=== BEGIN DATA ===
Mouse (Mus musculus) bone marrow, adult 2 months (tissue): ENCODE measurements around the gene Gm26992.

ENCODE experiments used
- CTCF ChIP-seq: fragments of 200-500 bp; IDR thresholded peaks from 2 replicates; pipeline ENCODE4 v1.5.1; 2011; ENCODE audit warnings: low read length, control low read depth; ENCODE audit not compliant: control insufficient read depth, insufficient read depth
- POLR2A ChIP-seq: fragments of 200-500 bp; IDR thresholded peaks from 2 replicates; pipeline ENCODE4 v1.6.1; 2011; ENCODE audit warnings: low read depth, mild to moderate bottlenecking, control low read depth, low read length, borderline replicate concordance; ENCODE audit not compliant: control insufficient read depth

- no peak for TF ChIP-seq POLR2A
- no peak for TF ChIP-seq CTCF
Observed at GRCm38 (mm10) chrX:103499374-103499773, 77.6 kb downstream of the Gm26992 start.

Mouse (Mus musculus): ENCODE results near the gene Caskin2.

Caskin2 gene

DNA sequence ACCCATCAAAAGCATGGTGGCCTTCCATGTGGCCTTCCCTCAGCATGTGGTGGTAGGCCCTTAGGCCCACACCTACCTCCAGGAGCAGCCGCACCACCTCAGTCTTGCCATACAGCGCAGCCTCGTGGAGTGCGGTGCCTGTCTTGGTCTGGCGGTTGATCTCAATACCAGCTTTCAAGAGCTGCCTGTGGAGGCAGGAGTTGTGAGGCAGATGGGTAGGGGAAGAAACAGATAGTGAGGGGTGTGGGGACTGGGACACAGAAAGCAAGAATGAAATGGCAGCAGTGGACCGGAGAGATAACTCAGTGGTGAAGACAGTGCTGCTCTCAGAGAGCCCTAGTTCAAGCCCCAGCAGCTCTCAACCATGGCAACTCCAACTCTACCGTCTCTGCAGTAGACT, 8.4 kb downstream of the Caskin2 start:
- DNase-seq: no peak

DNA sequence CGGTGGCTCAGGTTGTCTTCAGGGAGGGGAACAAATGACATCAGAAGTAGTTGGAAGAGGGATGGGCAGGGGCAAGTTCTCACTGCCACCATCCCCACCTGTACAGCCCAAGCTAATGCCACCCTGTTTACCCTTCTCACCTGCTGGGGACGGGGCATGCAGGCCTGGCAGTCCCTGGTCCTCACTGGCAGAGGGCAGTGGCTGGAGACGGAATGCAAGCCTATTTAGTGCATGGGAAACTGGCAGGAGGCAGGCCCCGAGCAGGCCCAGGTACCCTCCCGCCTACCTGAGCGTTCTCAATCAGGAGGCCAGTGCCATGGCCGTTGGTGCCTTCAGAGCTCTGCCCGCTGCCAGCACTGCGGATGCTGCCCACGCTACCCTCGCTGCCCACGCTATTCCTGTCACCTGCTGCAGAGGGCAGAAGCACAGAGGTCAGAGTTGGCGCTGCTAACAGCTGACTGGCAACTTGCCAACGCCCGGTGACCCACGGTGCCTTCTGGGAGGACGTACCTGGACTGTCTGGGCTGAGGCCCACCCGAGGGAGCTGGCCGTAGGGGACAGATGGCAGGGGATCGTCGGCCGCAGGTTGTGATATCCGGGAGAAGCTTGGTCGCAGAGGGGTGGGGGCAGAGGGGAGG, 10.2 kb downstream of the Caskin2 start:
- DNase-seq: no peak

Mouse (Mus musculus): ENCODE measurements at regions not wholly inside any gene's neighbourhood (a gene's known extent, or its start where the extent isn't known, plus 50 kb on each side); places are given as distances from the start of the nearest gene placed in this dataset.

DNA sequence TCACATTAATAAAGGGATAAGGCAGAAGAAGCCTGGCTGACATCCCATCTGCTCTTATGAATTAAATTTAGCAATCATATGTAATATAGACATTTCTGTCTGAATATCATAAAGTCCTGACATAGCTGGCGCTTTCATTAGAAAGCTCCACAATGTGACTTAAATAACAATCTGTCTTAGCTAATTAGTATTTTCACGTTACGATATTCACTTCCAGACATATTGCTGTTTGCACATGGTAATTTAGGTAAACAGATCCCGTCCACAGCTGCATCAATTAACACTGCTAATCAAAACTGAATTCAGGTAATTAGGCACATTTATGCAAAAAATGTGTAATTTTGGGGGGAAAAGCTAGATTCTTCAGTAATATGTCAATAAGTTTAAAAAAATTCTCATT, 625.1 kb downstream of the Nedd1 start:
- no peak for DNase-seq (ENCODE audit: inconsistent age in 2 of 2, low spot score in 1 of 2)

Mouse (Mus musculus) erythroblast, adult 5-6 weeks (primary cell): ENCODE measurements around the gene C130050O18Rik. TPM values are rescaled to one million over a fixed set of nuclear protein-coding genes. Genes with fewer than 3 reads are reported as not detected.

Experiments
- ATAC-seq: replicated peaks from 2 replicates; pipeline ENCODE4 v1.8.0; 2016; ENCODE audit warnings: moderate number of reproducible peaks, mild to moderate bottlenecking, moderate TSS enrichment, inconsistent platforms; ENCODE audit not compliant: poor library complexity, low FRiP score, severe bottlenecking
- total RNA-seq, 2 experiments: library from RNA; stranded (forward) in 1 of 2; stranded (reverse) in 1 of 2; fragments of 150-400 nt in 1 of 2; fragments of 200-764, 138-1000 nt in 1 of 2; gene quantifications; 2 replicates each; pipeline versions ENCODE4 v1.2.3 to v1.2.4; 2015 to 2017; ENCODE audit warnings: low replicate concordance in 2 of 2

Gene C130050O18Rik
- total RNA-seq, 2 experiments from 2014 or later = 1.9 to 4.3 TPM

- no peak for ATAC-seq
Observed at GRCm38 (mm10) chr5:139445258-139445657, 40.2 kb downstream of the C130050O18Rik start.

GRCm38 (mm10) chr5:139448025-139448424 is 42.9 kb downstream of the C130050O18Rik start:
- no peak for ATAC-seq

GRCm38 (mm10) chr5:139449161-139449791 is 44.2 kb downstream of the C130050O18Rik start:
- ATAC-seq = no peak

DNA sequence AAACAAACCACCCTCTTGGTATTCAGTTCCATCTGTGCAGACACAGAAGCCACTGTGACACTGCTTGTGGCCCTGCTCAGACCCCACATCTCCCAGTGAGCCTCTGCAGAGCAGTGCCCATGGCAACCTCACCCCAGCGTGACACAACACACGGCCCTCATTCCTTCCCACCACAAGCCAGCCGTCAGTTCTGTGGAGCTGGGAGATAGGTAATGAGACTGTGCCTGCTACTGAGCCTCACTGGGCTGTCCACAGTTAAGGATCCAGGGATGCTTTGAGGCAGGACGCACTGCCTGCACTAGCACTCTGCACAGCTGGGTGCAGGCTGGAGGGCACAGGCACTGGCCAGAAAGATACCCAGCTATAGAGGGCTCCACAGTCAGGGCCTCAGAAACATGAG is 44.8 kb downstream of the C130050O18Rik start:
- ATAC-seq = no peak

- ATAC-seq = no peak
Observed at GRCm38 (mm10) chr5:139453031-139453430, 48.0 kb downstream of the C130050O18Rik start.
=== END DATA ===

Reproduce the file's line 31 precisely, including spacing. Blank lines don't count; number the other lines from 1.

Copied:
- ATAC-seq = no peak